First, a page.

"It's unacceptable," Meyer said. "You can't go out there and put two guys on before basically the game starts. It's frustrating. There's not much more to say than that. The first inning was just unacceptable."
Hanley goes yard: Meyer appeared to settle into a groove after his laborious first and entered the fourth having retired nine batters in a row. He opened the inning by inducing a flyout from Mitch Moreland but then yielded a double to Benintendi. Ramirez subsequently smashed a 3-2 curveball just inside Pesky's Pole for a two-run homer, extending Boston's lead to 5-1. Ramirez's 10th homer of the season had an exit velocity of 96 mph and traveled a projected 350 feet, according to Statcast™.
"He stayed behind a breaking ball pretty good," said Red Sox manager John Farrell. "To be able to drive the ball the other way like he did, maybe gets a little benefit from Pesky's Pole, but that is besides the point. Squaring up a ball going the other way, that's what has always been a key for Hanley when he has good plate coverage, and that was the case on the breaking ball in that at-bat."
• Hanley 250th homer lands near Pesky's Pole
"Yeah, it was a special night. He means a lot to us and this city. He played with a lot of guys, and he affected them in a major way. He obviously knows how we all feel about him. Just to reiterate that to him meant a lot." -- Pedroia, on his speech during the Ortiz ceremony
Angels right-hander Eduardo Paredes, who was called up from Triple-A Salt Lake before Friday's game, made his Major League debut after relieving Meyer in the fourth. The 22-year-old held the Red Sox scoreless in his first two innings of work before surrendering a two-run homer to Leon in the sixth. Paredes, ranked the Angels' No. 15 prospect by MLBPipeline.com, was charged with two runs on two hits with one walk and one strikeout over 2 2/3 innings. More >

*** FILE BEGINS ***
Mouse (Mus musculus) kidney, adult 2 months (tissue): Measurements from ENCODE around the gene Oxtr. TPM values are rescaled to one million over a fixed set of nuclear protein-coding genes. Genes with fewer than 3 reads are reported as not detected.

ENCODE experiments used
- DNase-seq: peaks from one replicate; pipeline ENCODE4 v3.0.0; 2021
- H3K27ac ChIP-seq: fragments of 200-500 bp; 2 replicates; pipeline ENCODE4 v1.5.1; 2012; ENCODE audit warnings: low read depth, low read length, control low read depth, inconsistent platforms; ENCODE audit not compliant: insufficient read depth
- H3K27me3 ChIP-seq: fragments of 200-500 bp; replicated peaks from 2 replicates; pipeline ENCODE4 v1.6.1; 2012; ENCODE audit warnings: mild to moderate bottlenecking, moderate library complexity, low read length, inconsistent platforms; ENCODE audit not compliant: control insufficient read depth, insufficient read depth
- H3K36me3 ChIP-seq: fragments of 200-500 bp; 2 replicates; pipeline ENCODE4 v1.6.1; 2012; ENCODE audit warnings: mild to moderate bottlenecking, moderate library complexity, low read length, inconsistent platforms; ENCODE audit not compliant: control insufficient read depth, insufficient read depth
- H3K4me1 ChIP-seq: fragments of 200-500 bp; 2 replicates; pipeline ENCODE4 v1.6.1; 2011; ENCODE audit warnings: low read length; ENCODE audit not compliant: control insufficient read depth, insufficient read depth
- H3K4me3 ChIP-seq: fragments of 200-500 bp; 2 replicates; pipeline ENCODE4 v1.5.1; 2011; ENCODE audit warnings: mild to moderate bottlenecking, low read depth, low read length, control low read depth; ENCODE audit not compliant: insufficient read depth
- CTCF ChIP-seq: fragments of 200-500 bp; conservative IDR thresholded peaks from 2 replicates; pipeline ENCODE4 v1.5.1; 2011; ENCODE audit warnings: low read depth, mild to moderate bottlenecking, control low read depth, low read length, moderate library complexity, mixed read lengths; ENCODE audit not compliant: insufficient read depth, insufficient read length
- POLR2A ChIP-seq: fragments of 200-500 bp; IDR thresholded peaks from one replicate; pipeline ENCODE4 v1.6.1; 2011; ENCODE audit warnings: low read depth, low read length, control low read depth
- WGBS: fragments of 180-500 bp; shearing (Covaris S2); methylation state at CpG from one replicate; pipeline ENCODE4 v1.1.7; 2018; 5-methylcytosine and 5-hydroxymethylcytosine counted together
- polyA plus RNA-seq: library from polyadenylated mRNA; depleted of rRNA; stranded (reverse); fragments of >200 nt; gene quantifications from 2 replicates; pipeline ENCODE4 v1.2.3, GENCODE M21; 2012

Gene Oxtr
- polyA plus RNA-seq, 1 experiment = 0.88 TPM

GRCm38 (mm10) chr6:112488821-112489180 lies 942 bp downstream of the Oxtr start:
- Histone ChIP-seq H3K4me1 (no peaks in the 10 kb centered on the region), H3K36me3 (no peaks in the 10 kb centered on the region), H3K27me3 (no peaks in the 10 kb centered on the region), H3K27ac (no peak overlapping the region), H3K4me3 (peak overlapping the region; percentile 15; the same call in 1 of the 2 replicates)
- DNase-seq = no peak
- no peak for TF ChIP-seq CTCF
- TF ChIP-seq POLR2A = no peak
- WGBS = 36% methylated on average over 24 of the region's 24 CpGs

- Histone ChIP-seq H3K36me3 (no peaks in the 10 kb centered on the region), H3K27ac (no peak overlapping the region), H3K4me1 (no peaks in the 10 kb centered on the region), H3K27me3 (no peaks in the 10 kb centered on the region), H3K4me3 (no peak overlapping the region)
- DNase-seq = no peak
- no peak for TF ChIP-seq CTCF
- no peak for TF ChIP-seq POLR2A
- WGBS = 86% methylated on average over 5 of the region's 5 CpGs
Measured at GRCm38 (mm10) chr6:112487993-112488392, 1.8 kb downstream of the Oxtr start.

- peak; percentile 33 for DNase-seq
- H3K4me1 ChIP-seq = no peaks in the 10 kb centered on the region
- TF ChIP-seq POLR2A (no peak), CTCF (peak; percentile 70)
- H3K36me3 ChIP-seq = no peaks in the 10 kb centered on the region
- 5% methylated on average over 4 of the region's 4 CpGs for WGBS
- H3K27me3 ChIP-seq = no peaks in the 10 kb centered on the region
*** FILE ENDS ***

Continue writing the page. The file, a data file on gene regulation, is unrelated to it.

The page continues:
UPON FURTHER REVIEW
In the bottom of the fifth inning with Bogaerts on first, Moreland hit a ground ball to Pennington at second. Pennington relayed the ball to shortstop Andrelton Simmons, who got the force out at second base. Bogaerts slid past the bag and collided with Simmons, and second-base umpire Adam Hamari ruled the slide as interference and called Moreland out as well, making it an inning-ending double play. Farrell challenged the ruling, but the call on the field was confirmed.
In the eighth, the Angels challenged that Jackie Bradley Jr. was tagged out by Maldonado on Leon's two-run double. The call on the field was confirmed, preserving the Red Sox's 9-4 lead.
SOUND SMART WITH YOUR FRIENDS
The Red Sox improved to 10-1 this season in home games when they don't allow a home run.
Angels: Right-hander JC Ramirez will start for the Angels on Saturday as they continue their three-game series with the Red Sox at 4:15 p.m. PT at Fenway Park. In four career relief appearances against the Red Sox, Ramirez has fired four scoreless innings.
Red Sox: Left-hander David Price (2-1, 5.14 ERA) will look to put together consecutive wins for the first time this season when he takes the mound against the Angels on Saturday. Price has struggled with his command recently, giving up 11 walks in his last three outings. The game is slated to start at 7:15 p.m. ET.
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Maria Guardado covers the Angels for MLB.com.
Ian Browne has covered the Red Sox for MLB.com since 2002. Follow him on Twitter @IanMBrowne and Facebook.